The effort to mainstream gender in climate change considerations while cementing the place of women in decision-making in that arena has a supporter in Dr James Fletcher, recent head of the CARICOM Task Force on Sustainable Development.
“Women are disproportionately affected by climate change, particularly in small-island developing states. Anytime here in Saint Lucia, if there is a drought, the people you see going miles to collect water are not the men, it is the women because they are the ones who, unfortunately, have the children on their hands and the household on their hands,” he noted.
“So women are always the ones who are disproportionately affected by natural disasters, and I think there must be some sensitivity in funding to the fact that there is a gender imbalance in the impacts of climate change and other natural disasters,” Fletcher added.
He was speaking with journalists at the Marrakech Climate Talks in November last year on the issue of a lack of funding to support the gender work programme that emerged from the Lima Climate Talks two years earlier.
Decisions in that work programme include:
– To enhance the implementation of the decision to promote gender balance and improve the participation of women in United Nations Framework Convention on Climate Change (UNFCCC) negotiations and in the representation of parties in bodies established in line with the Convention or the Kyoto Protocol; and
– that additional efforts be made by parties to the convention to improve the participation of women in their delegations and in all of the bodies established under the convention.
Among other things, it also invites parties to advance gender balance and promote gender sensitivity in developing and implementing climate policy and achieve gender-responsive climate policy in all relevant activities under the UNFCCC.
However, in Marrakech – as in Lima – it emerged that financing to achieve the provisions of the work programme is a challenge.
Fletcher’s advice to the women and gender constituency is to press ahead with their efforts.
“The thing with some of these discussions is it takes a while for common sense to prevail. So things you think people would get immediately, they don’t, and you must have a lot of back and forth. But I think that is the nature of the multilateral process. People come with different agendas, different perspectives,” he said.
“It really speaks to the need to continue having faith in the process, to continue pressing the line, and continue developing a coalition and seeking out allies and seeing how you can get support,” added Fletcher, who is also the former sustainable development minister for Saint Lucia.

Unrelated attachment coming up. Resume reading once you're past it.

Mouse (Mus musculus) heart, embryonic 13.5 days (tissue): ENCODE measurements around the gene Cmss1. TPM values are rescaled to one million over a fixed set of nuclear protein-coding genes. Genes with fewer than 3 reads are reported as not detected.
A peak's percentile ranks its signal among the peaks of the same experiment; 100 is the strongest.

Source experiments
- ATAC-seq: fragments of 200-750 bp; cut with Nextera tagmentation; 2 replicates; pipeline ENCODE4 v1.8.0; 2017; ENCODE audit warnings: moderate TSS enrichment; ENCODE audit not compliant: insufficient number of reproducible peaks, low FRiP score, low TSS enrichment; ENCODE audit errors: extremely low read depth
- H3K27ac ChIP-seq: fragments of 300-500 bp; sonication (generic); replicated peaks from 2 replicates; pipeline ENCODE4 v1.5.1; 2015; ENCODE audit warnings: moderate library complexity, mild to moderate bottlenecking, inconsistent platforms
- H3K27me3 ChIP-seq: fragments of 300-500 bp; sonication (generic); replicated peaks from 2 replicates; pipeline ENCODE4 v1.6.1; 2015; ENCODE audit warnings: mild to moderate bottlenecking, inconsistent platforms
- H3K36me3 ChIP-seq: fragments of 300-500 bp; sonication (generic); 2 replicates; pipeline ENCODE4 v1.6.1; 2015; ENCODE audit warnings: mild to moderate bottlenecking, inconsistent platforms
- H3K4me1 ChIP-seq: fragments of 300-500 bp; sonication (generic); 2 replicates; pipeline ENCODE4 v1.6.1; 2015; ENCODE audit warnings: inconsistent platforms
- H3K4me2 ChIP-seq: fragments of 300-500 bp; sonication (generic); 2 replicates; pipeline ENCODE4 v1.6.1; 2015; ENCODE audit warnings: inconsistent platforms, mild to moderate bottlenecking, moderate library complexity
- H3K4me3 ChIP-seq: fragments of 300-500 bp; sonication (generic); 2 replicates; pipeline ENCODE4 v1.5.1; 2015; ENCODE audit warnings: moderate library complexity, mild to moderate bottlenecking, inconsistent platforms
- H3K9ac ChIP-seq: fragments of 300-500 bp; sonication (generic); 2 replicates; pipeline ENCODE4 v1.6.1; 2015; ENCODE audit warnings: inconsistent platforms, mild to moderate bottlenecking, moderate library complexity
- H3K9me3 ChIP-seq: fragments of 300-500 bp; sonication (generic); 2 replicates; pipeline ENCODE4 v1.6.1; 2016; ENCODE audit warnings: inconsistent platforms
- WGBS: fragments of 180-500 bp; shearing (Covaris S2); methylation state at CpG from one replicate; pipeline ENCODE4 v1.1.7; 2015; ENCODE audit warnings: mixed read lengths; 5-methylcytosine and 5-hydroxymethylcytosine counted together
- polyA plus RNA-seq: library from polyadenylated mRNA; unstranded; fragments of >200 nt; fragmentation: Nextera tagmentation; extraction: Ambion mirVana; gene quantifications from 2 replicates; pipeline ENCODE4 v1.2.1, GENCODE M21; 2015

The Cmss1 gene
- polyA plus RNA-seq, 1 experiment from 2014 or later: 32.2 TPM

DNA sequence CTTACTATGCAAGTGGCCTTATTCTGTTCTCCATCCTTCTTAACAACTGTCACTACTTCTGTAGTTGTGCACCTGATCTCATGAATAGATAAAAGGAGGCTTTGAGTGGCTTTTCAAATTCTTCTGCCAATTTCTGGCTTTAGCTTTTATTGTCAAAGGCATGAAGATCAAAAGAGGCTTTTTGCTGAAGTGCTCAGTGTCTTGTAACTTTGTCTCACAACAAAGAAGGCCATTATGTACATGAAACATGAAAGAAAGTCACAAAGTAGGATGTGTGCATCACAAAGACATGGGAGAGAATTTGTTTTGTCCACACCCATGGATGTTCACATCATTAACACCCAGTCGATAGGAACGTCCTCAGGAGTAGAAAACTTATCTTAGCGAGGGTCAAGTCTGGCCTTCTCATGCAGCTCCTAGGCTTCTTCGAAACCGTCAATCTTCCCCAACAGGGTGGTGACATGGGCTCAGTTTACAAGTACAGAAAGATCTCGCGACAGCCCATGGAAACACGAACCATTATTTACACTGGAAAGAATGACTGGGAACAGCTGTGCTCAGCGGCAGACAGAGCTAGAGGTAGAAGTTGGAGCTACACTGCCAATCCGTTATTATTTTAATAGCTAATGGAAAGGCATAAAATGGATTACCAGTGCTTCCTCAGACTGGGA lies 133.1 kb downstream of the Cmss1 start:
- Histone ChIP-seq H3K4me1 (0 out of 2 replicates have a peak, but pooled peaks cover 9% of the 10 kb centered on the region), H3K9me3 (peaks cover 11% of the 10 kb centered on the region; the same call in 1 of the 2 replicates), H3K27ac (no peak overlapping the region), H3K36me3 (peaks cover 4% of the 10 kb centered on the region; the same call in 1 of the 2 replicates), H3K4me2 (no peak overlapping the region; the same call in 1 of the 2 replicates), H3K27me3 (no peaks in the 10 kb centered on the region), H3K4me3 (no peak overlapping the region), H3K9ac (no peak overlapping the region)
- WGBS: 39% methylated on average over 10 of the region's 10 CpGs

He revealed that this is what had happened in the small island developing states’ effort to have the world take up the issue of loss and damage associated with climate change.
“When we started out with loss and damage, loss and damage was quintessentially a small-island state issue, and then suddenly, other people realised ok, there is a lot of merit in this, and we started developing allies and having more people come and support our cause,” he said.
“It is unfortunate that on a gender issue you need to go in that way because you figure anybody should realise that is an issue. But I think, probably, it is one of these areas where we need to do more work and where we need to do more sensitisation and make people understand the imperative of making sure that the funding is gender sensitive,” Fletcher noted.
ELECTRICITY bills will jump 18 per cent for the average residential customer this month, returning them to their usual levels. After customers benefitted from a one-off, US$3.8-million ($340 million) fuel rebate from Petrojam, a new heat rate target and lower oil prices last month, the fuel rate has returned to levels seen up to July this year.
On Wednesday, The Gleaner hosted an editors’ forum with members of the Jamaica Manufacturers’ Association (JMA). The topics discussed were: ways to grow the sector and issues affecting manufacturing as well as what the manufacturers were expecting out of the new Budget.
Participants were: Brian Pengelley, JMA president; Metry Seaga, deputy president, JMA; Omar Azan, immediate past president, JMA; Gary ‘Butch’ Hendrickson, CEO, Continental Baking Company; Steven Whittingham, director, JMA and Michael Ranglin, CEO for GK Foods.
One of the issues affecting local manufacturers is the high cost of electricity. While policymakers still drag their feet on implementing strategies and initiatives to ease the burden on the sector, some manufacturers are taking small but tangible steps to decrease energy consumption in their plants. See how they are doing.
Steven Whittingham says that at Island Ice and Beverage Company Limited they have opted to do off-peak manufacturing late in the nights when the Jamaica Public Service rates are lower.
Metry Seaga of Jamaica Fibreglass Products (JFP), is now making plans to install a solar system in his entire factory.
Michael Ranglin of GK Foods is now in collaboration with the the University of the West Indies Department of Physics to develop and install energy saving systems for all its buildings.
Butch Hendrickson of Continental Baking Company has carried out extensive replacement of oven burners, changed lighting systems, insulated buildings and bought more efficient vehicles
Omar Azan of Boss Furniture is now retooling the foam equipment and changing the lighting equipment throughout his factory.